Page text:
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A study of the intersecting fields of art history, ecology, visual culture, geography, and environmental politics.
While ecology has received little systematic attention within art history, its visibility and significance has grown in relation to the threats of climate change and environmental destruction. By engaging artists' widespread aesthetic and political engagement with environmental conditions and processes around the globe―and looking at cutting-edge theoretical, political, and cultural developments in the Global South and North―Decolonizing Nature offers a significant, original contribution to the intersecting fields of art history, ecology, visual culture, geography, and environmental politics. Art historian T. J. Demos, author of Return to the Postcolony: Specters of Colonialism in Contemporary Art (2013), considers the creative proposals of artists and activists for ways of life that bring together ecological sustainability, climate justice, and radical democracy, at a time when such creative proposals are urgently needed.
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T. J. Demos is a Lecturer in the Department of History of Art, University College London and the author of The Exiles of Marcel Duchamp (MIT Press, 2007). His essays have appeared in such journals as Artforum, Grey Room, October, and Texte zur Kunst.Review:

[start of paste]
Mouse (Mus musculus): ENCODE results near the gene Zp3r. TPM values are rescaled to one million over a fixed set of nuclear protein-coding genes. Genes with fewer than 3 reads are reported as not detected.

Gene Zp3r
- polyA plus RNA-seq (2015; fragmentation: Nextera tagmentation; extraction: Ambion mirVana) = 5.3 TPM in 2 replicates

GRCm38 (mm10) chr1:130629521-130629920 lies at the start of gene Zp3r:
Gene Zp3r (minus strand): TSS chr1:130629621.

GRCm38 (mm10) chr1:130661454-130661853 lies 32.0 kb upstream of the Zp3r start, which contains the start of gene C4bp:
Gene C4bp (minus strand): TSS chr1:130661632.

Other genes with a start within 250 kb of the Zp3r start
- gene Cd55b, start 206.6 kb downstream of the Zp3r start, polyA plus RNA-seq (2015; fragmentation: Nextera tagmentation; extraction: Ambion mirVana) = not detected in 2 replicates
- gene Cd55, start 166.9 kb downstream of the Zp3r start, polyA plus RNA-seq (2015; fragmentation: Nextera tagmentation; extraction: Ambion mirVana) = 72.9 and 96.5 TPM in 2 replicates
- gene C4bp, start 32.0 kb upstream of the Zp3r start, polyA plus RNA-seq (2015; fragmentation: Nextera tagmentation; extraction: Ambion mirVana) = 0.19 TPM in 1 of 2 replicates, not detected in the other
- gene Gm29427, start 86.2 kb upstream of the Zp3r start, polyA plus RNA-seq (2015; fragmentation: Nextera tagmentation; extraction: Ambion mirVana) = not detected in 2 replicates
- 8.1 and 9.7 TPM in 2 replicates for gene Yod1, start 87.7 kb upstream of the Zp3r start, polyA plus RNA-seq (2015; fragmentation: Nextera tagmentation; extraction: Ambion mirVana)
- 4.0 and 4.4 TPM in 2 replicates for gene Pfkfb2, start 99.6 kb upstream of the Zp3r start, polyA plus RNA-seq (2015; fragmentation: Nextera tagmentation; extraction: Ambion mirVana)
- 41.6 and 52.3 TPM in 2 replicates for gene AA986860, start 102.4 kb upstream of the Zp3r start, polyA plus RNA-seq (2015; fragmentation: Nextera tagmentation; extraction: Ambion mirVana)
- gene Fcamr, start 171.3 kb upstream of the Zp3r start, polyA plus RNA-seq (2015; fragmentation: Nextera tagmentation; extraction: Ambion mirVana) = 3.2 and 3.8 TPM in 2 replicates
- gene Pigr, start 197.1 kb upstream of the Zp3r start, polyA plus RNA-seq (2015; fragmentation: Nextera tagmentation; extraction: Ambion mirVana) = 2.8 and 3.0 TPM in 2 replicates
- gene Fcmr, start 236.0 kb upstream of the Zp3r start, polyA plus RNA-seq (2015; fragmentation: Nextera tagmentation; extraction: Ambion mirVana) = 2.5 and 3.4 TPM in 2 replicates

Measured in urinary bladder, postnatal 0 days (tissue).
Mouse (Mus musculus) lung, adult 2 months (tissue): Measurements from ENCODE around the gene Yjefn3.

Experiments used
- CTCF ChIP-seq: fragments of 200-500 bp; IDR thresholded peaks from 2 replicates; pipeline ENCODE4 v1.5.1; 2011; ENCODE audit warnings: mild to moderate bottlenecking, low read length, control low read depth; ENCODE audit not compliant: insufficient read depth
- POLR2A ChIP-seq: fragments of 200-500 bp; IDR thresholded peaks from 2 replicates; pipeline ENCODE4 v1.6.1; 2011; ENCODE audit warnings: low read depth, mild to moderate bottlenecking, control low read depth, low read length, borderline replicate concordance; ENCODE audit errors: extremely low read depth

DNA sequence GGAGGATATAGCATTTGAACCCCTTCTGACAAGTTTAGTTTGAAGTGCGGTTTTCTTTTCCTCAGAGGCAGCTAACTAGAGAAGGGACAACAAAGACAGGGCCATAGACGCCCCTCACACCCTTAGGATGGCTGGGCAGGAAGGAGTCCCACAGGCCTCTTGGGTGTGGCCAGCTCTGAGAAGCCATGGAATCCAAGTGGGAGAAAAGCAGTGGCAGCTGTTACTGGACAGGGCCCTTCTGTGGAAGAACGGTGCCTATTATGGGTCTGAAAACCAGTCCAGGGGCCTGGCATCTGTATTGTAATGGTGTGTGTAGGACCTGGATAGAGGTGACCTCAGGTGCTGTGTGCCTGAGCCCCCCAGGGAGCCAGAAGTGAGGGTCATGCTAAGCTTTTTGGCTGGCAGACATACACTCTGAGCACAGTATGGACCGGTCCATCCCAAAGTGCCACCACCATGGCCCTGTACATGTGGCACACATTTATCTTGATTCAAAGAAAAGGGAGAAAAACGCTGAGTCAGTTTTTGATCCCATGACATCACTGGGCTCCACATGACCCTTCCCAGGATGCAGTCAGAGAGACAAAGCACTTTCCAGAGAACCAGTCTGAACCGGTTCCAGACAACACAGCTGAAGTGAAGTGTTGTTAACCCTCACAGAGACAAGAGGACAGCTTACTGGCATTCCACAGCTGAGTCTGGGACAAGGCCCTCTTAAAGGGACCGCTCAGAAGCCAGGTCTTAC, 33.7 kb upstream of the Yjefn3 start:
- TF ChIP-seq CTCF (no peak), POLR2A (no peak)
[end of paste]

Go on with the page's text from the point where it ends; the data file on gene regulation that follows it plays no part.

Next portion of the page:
Demos's ability to distill and interrelate heterogeneous discourses, practices, and eco-political contexts, without flattening them in the process, is a breathtaking feat and, moreover, one that rises to the demands of his complex and urgent subject. As clear in its argumentation as it is dense with information, the meat of this book lies in its detailed discussion of specific artworks and the environmental struggles from which they emerge and to which they ambitiously, and often brilliantly, respond. Decolonizing Nature makes a forceful case for why and how art matters, now more than ever.―Emily Eliza Scott, Postdoctoral Fellow, Institute for the History and Theory of Architecture, ETH Zurich, and coeditor of Critical Landscapes: Art, Space, Politics
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